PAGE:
Starting in spring 2008, there has been a major surge of violence in the black neighborhoods of Kansas City, Mo.
In calendar year 2007, there were 94 homicides in KCMO — 62 black and 32 other races. In 2008, there were 126 homicides in KCMO — 95 black and 31 other races.
In all of the calendar years after 2008, there were significantly more black homicides in KCMO than there were in 2007, while homicide totals for other races were lower than they were in 2007.
And, most damning of all, this occurred at a time when around the nation most cities were seeing drops in their homicide totals in the years after 2007. At the end of calendar year 2013, KCMO had the dubious distinction of being the American city with the fifth highest per capita rate of homicides.
While 2014 is only a little more than half over, there are some hopeful signs that our city is turning the crime situation around.
Specifically, right now we stand at 35 homicides for 2014 — compared to 53 at this point in 2013. Homicide totals have fallen across racial lines: Today we stand at 25 black homicides for 2014 and 10 homicides for other races. At this point in 2013, we were at 39 black homicides and 14 for other races.
Einstein said it best: “Prognostication is difficult, especially about the future.” We cannot be certain what the remainder of the year will bring, but right now we are on track to have the lowest homicide total for KCMO since the late 1960s.
In explaining this fall in the homicide total, I would point to two factors.
First, there is the effective leadership of the city’s police chief, Darryl Forte. In modern America, any big city police chief has to square a most difficult circle: He has, on the one hand, to convince skeptical minority communities that police will treat them in a respectful way; and secondly, he has to convince the men and women under his/her command that he will not allow unfair charges of racism to be made against his/her officers. 
This later factor is what I feel led to the explosion of violence in the black neighborhoods of KCMO in spring 2008. In 2007-08, the Sofia Salva case was regularly in the news — she was the black woman who was stopped by two Kansas City Police Department officers for a traffic violation and taken to jail.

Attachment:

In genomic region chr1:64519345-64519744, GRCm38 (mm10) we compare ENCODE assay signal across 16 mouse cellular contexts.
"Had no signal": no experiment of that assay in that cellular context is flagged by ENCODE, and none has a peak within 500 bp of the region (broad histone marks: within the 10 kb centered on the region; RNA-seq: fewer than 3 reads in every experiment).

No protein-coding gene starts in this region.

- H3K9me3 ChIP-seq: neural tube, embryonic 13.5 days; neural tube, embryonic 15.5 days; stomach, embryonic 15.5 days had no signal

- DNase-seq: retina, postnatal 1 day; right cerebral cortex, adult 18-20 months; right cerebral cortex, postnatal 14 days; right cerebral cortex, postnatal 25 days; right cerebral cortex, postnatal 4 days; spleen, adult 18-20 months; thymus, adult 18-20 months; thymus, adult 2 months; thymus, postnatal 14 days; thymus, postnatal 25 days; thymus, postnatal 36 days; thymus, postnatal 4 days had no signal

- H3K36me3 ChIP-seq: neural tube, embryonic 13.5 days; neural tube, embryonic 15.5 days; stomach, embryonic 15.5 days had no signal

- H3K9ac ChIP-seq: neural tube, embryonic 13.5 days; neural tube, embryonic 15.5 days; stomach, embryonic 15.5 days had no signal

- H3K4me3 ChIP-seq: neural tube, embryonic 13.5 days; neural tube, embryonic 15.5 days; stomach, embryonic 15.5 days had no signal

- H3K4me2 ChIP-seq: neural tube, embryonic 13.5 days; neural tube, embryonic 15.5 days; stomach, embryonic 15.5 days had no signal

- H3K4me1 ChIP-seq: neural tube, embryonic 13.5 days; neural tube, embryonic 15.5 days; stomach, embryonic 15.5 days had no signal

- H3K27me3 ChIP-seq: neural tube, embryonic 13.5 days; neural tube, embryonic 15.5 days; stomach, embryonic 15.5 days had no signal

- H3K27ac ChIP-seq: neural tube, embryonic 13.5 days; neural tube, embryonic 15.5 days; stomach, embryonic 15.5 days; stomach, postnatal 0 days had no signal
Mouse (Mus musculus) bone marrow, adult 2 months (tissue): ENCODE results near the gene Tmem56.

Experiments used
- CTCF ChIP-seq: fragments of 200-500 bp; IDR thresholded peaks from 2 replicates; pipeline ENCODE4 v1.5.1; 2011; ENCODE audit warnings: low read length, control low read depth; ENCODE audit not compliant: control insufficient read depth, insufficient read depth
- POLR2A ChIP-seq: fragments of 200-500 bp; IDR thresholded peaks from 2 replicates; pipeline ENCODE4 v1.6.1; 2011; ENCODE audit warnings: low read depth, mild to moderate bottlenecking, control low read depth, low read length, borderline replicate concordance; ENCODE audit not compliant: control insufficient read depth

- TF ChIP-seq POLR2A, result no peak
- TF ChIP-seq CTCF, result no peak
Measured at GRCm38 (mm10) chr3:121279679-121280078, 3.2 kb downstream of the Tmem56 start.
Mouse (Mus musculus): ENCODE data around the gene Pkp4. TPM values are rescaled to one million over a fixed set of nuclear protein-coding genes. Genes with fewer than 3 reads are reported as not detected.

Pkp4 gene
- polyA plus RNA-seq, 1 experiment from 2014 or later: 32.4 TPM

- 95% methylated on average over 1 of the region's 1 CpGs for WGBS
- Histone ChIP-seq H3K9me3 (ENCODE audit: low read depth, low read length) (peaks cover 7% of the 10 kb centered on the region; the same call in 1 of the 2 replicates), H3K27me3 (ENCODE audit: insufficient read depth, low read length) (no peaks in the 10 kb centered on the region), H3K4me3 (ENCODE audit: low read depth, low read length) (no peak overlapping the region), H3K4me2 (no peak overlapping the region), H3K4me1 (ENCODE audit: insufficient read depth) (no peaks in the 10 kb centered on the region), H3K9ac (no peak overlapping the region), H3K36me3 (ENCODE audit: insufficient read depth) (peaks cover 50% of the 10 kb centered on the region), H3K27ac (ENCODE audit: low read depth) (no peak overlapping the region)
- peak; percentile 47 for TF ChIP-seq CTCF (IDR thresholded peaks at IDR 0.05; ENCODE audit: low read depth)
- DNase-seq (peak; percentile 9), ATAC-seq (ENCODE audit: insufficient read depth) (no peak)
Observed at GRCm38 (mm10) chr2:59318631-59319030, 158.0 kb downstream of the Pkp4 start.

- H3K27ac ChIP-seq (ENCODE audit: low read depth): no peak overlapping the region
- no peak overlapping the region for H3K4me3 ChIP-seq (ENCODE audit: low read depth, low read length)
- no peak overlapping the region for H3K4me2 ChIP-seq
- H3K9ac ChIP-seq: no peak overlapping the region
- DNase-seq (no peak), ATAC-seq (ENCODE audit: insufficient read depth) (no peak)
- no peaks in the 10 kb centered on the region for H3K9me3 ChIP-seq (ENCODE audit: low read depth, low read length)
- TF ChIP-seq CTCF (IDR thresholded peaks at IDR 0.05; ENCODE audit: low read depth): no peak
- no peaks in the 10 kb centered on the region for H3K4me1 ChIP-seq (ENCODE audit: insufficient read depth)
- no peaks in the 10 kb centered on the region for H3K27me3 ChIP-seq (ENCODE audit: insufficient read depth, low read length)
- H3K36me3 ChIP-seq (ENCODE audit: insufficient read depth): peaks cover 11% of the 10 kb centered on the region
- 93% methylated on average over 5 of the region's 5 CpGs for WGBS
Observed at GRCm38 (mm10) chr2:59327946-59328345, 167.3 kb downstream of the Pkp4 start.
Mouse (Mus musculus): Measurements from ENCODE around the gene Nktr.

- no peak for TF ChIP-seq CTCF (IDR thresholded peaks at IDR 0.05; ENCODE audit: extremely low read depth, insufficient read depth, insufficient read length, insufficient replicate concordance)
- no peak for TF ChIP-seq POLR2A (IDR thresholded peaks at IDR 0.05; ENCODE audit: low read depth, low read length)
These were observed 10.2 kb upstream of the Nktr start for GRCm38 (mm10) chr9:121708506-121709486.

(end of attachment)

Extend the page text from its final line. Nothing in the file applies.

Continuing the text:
Salva was pregnant and had a miscarriage, and the two officers were dismissed.
Now, you can debate both ways on whether the officers should have been dismissed, but what was unfortunate about this tragedy was that most of the local reporters, terrified of being accused of racism, did not cover the case with even a fig leaf of fairness. 
The city's Police Board, likewise terrified of accusations of racism, did not adjudicate the case with even a pretense of fairness. Now, in human terms, I understand why the city’s journalists and politicians acted as they did: In modern U.S. politics, no charge is more damaging to one’s career than the charge of racism.
However,  the men and women of the KCPD, realizing that if accused of racism they were not going to be treated fairly, out of sheer self-survival abandoned the black neighborhoods of the city to the gangs and criminal elements.
Chief Forte has worked hard to build trust with the minority communities in KCMO. He regularly goes to community meetings and is quick to show up at homicide sites to talk to people in the area.
But, and this is equally critical, he also defends his officers against unfair charges of racism. Personally, as I said at the time, I feel the turning point in our city’s battle against crime came in January 2014 when Chief Forte publicly disagreed with City Councilman Jermaine Reed’s charge that the KCPD was engaging in racist profiling.
The cops of the beat now knew the chief would support them when they were the target of unfair accusations, so they now had the necessary morale and motivation to fight crime in the black neighborhoods of the city.
The second factor I feel has helped the crime situation is the No Violence initiative, commonly known as NOVA.
This initiative brings together community organizations, the prosecutor’s office, law enforcement, etc., to “zero in” on two groups.
First, individuals with a long record of violent activities are told they are being closely monitored, and that should they reoffend they will quickly be prosecuted.
Second, individuals judged to be in danger of getting into a criminal lifestyle are contacted and informed of programs that are available to them to turn their lives around.
We will not know until several more months have passed — especially the traditionally high-crime month of August — whether the city has ended the long crime nightmare that began in spring 2008, but there are some hopeful early signs that this is indeed the case.